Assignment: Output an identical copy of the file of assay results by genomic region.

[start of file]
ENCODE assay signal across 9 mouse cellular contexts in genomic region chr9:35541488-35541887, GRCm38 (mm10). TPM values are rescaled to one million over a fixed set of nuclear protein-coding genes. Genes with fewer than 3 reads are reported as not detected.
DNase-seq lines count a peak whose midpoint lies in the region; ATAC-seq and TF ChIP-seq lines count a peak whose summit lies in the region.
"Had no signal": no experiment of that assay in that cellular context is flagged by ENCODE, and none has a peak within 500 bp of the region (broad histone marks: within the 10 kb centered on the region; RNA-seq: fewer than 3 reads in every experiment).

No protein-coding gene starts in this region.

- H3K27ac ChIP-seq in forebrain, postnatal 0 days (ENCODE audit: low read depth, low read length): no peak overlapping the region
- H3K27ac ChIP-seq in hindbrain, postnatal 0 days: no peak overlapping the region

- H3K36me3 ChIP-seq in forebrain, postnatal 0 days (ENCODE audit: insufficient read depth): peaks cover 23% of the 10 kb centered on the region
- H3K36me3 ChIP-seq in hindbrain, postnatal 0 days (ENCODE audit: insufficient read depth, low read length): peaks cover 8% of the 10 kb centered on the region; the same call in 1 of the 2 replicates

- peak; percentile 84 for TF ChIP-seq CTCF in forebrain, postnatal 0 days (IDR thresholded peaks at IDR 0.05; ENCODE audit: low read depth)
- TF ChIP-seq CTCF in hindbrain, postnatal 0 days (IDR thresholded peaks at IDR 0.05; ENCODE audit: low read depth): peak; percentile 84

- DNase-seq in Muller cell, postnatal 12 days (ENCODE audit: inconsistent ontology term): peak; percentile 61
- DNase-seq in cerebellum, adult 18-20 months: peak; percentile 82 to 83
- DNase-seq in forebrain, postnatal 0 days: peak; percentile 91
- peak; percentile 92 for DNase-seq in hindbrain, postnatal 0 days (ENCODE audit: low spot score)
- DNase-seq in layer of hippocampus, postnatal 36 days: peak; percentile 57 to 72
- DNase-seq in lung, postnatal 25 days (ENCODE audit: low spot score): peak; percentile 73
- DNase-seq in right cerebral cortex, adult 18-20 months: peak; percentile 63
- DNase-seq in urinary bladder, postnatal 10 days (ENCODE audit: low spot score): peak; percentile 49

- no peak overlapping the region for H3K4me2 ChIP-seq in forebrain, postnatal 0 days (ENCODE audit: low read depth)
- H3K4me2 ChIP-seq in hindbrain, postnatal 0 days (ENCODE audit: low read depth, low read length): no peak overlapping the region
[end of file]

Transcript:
ENCODE assay signal across 9 mouse cellular contexts in genomic region chr9:35541488-35541887, GRCm38 (mm10). TPM values are rescaled to one million over a fixed set of nuclear protein-coding genes. Genes with fewer than 3 reads are reported as not detected.
DNase-seq lines count a peak whose midpoint lies in the region; ATAC-seq and TF ChIP-seq lines count a peak whose summit lies in the region.
"Had no signal": no experiment of that assay in that cellular context is flagged by ENCODE, and none has a peak within 500 bp of the region (broad histone marks: within the 10 kb centered on the region; RNA-seq: fewer than 3 reads in every experiment).

No protein-coding gene starts in this region.

- H3K27ac ChIP-seq in forebrain, postnatal 0 days (ENCODE audit: low read depth, low read length): no peak overlapping the region
- H3K27ac ChIP-seq in hindbrain, postnatal 0 days: no peak overlapping the region

- H3K36me3 ChIP-seq in forebrain, postnatal 0 days (ENCODE audit: insufficient read depth): peaks cover 23% of the 10 kb centered on the region
- H3K36me3 ChIP-seq in hindbrain, postnatal 0 days (ENCODE audit: insufficient read depth, low read length): peaks cover 8% of the 10 kb centered on the region; the same call in 1 of the 2 replicates

- peak; percentile 84 for TF ChIP-seq CTCF in forebrain, postnatal 0 days (IDR thresholded peaks at IDR 0.05; ENCODE audit: low read depth)
- TF ChIP-seq CTCF in hindbrain, postnatal 0 days (IDR thresholded peaks at IDR 0.05; ENCODE audit: low read depth): peak; percentile 84

- DNase-seq in Muller cell, postnatal 12 days (ENCODE audit: inconsistent ontology term): peak; percentile 61
- DNase-seq in cerebellum, adult 18-20 months: peak; percentile 82 to 83
- DNase-seq in forebrain, postnatal 0 days: peak; percentile 91
- peak; percentile 92 for DNase-seq in hindbrain, postnatal 0 days (ENCODE audit: low spot score)
- DNase-seq in layer of hippocampus, postnatal 36 days: peak; percentile 57 to 72
- DNase-seq in lung, postnatal 25 days (ENCODE audit: low spot score): peak; percentile 73
- DNase-seq in right cerebral cortex, adult 18-20 months: peak; percentile 63
- DNase-seq in urinary bladder, postnatal 10 days (ENCODE audit: low spot score): peak; percentile 49

- no peak overlapping the region for H3K4me2 ChIP-seq in forebrain, postnatal 0 days (ENCODE audit: low read depth)
- H3K4me2 ChIP-seq in hindbrain, postnatal 0 days (ENCODE audit: low read depth, low read length): no peak overlapping the region